Why do startups focus so much on investment? It's a mistake to put all energies on that
When asked about writing about the subject above, I make a reflection on whether there is an excessive tendency by startups to seek successive funding rounds appealing to the need to invest more and more.
If we define a startup as an innovative company with a strong technological component, it is logical to think that the early stages are focused on the development of a product. For brevity, in this article, I’m going to use the word “product” to represent anything a startup is looking to launch—a product, service, offering, or brand. The essential characteristics of the product, and I mean those that will be crucial in its acceptance by the consumer, will not yet be proven and evident. And at some point in this phase, the go-to-market decision will have to be made.
Many times, what I have found is that entrepreneurs are so in love with their idea that the tasks of creating a company bore and bother them. In many cases they are scientists, technologists and maybe not businessmen or managers and their passion is in the continuous development of the product, looking for new derivatives, more features, … more investment in short. Comes to mind a quote from Reid Hoffman, founder at LinkedIn, “If you’re not embarrassed by the first version of your product, you’re launched too late”. Agile methodologies, as lean startup is, help to optimize the process because collecting information from a minimum viable product (MVP) is less expensive than developing a product with more functions to prove.
“If you’re not embarrassed by the first version of your product, you’re launched too late”
If at any time during this process (development or early stages of commercialization) there is not enough cash, a new financing process is launched. This is usually the time for business angels, since the company is still at a very early stage to go to the banking circuit. Crowdfunding platforms will be other financing alternatives available to startups.
Measuring what the financial effort should be to reach the market is crucial. Scaling up too fast at this time can become a mistake because investing in this aspect involves hiring not only a commercial team but marketing expenses and others related. If we do not have properly adjusted delivery or service processes, they will not generate a satisfactory user experience, which can lead to permanent damage to the company that cannot be overcome in the future, if exists. It is important to grow, but it is also important to define well the processes and at the same time create a solid corporate culture. Two necessary visions of the company: outward and inward.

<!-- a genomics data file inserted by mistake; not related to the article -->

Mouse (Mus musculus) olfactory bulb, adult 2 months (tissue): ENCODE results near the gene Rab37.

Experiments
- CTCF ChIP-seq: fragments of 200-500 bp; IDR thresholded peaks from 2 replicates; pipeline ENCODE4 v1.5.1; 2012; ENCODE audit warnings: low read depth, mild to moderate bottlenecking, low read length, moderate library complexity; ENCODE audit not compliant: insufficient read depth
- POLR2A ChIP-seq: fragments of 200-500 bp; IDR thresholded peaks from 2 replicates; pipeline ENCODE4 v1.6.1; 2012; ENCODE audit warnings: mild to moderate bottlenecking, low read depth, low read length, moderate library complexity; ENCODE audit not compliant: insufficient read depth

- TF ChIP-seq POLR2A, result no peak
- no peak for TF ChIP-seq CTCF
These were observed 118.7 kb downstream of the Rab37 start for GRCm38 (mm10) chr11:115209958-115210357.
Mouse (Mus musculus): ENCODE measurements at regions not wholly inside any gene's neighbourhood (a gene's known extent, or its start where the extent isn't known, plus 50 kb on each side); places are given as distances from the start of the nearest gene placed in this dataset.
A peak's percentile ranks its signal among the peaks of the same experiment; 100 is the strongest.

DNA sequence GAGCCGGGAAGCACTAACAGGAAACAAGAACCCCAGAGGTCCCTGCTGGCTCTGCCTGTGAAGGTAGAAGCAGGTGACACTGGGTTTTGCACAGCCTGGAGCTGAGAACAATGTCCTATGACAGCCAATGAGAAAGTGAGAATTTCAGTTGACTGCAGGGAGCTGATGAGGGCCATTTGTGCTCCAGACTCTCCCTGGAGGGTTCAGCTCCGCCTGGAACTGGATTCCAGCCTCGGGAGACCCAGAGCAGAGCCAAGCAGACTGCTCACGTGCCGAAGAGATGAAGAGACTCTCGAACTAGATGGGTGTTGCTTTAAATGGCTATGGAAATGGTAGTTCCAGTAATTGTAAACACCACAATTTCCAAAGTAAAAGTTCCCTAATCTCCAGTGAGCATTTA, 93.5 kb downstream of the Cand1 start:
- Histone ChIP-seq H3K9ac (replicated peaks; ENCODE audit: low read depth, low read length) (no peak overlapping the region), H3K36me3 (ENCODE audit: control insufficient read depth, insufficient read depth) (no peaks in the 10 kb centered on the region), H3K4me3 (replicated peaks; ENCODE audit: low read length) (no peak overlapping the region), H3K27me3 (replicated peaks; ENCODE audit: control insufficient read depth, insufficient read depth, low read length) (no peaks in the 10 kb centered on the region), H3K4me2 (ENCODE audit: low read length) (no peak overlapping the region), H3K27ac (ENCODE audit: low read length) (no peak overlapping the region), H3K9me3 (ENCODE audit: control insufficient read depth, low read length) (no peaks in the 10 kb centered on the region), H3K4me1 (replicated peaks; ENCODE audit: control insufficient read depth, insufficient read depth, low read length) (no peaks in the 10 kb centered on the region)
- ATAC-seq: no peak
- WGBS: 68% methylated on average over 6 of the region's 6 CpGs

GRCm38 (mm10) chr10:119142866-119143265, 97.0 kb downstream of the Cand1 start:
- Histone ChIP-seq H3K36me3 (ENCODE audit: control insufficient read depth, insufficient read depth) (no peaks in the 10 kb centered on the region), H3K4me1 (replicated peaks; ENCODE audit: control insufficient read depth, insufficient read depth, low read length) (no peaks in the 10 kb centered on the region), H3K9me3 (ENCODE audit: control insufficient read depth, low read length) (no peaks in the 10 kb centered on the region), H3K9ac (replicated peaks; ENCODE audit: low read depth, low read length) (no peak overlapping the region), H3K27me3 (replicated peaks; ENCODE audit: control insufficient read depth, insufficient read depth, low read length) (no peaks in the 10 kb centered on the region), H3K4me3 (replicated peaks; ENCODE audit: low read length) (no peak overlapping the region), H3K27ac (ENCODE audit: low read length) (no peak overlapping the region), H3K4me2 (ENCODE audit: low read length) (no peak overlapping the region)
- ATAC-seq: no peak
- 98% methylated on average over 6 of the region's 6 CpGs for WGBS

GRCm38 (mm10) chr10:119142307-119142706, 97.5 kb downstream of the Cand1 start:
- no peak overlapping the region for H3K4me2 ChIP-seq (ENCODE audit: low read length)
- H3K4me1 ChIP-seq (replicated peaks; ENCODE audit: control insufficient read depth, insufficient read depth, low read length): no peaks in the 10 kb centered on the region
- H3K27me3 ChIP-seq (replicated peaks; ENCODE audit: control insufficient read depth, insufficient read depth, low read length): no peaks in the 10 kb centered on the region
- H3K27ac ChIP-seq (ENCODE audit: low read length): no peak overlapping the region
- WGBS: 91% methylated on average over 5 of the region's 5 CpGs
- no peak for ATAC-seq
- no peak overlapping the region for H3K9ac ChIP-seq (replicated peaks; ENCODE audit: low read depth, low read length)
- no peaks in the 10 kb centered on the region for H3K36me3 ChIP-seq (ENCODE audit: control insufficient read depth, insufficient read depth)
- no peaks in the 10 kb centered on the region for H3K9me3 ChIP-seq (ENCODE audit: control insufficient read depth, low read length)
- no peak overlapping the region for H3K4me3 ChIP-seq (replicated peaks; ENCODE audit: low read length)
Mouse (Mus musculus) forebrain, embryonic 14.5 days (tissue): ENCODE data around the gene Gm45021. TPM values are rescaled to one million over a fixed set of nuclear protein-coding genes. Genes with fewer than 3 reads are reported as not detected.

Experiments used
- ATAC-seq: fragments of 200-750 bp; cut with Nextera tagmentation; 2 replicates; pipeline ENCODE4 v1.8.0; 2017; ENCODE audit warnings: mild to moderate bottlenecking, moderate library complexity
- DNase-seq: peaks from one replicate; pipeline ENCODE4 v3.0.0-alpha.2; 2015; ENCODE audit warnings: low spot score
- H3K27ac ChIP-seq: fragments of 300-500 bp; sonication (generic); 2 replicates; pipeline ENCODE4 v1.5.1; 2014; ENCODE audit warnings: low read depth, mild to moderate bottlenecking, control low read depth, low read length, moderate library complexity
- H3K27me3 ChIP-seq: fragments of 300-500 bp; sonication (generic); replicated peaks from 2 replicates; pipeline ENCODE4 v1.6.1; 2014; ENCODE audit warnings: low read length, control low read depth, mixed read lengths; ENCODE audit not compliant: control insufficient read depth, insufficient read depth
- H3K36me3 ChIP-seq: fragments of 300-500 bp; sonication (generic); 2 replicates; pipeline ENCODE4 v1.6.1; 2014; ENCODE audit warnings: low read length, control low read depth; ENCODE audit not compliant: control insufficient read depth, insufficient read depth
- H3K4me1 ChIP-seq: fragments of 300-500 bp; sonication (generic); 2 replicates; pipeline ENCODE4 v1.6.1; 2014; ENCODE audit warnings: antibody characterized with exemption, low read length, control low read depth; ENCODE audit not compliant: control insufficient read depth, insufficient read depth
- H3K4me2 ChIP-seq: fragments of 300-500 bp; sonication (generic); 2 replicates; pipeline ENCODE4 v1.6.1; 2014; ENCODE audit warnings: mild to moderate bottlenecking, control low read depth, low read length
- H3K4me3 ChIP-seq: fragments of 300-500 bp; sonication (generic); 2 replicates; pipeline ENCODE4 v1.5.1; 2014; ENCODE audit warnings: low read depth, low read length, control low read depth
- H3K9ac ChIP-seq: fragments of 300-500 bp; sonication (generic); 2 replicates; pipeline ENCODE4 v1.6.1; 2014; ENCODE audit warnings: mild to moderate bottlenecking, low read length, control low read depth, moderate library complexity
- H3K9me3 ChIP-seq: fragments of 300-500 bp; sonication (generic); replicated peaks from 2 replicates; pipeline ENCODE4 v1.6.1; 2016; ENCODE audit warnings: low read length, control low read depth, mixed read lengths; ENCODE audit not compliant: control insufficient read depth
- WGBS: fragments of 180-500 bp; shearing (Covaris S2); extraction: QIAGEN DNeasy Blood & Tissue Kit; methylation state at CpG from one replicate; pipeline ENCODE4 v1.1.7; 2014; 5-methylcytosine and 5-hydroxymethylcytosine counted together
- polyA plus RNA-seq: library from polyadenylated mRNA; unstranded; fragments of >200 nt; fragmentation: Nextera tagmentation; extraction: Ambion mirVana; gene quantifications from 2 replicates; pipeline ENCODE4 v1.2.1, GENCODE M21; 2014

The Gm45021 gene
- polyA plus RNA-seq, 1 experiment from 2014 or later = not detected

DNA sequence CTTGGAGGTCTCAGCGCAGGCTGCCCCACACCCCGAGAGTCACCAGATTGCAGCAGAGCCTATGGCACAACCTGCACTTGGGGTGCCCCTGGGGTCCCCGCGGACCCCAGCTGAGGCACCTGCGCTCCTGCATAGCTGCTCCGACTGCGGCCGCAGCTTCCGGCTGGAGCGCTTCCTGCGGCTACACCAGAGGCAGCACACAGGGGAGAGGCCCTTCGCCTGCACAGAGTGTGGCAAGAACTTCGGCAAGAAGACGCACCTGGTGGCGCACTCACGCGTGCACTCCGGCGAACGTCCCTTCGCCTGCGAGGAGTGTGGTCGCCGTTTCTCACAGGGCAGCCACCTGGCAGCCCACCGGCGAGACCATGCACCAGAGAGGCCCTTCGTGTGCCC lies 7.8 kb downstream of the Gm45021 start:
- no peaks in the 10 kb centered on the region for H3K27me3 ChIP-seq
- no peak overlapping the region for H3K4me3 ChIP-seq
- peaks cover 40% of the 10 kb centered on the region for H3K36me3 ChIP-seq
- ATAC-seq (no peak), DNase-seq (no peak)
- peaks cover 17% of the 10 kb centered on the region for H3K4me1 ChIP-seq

Another circumstance that, in my opinion, leads a startup to focus excessively on investment and growth is the mind of the entrepreneur. In his mind he is not building a company, in a humanistic sense, with long-term survival vision. He considers it more as a project, a concept with a greater temporality component; that is to say, it begins, it ends and then searches for another. He liked the way, and having good luck (and with effort, of course) has generated him a good amount of money. He thinks what he has to do is to replicate it, and quickly. And the current climate that surrounds the startup ecosystem leads him to it. It is assumed that what makes a successful startup is the volume of funding rounds that are achieved “to face investment and growth plans.”
And in this sense, and now I am going to the last of this set of reflections that I do not want to be extended more than necessary, the CEO should not forget the fact that growth is important, but it must be constantly monitoring the cash. Because there will come a time when cash problems cannot be solved with new capital, but sales (and collections, what is high sensitive) and profitability will have to be shown. At least positive gross margin. A success is to get an investor, but SUCCESS is to sell, that your idea becomes a marketable and accepted product. And, many times, a lot of energy is wasted in contacting and trying to convince VCs when efforts should be focused in “building a company”.
 In a traditional understanding, and with a financial-accounting view, creating a commercial team is not an investment, but this is so often presented to justify the amounts at funding rounds.
 Now he is a real CEO, once he (or she) has incorporated external partners into the capital.
About the author
I wanted to be like Alan Parsons. But finance and strategy stole most of my professional brain (but not my soul 😉). I have worked as a CFO or managing director at several companies, and as a external consultant I have carried out dozens of projects aimed at business improvement. I have also invested and advised several startups. Others, even, were not born as such.
Ah!, I have never run a marathon, but just up to now. I mustn´t lose hope.
In IMPACT, we proud ourselves of having the best mentors for the startups that go through our programs.
Francisco Javier López Somoza is part of our top-tier mentor network and helps startups sharing his extensive knowledge in Corporate Finance, Banking, Business Development, Digital Transformation and Strategic Planning.
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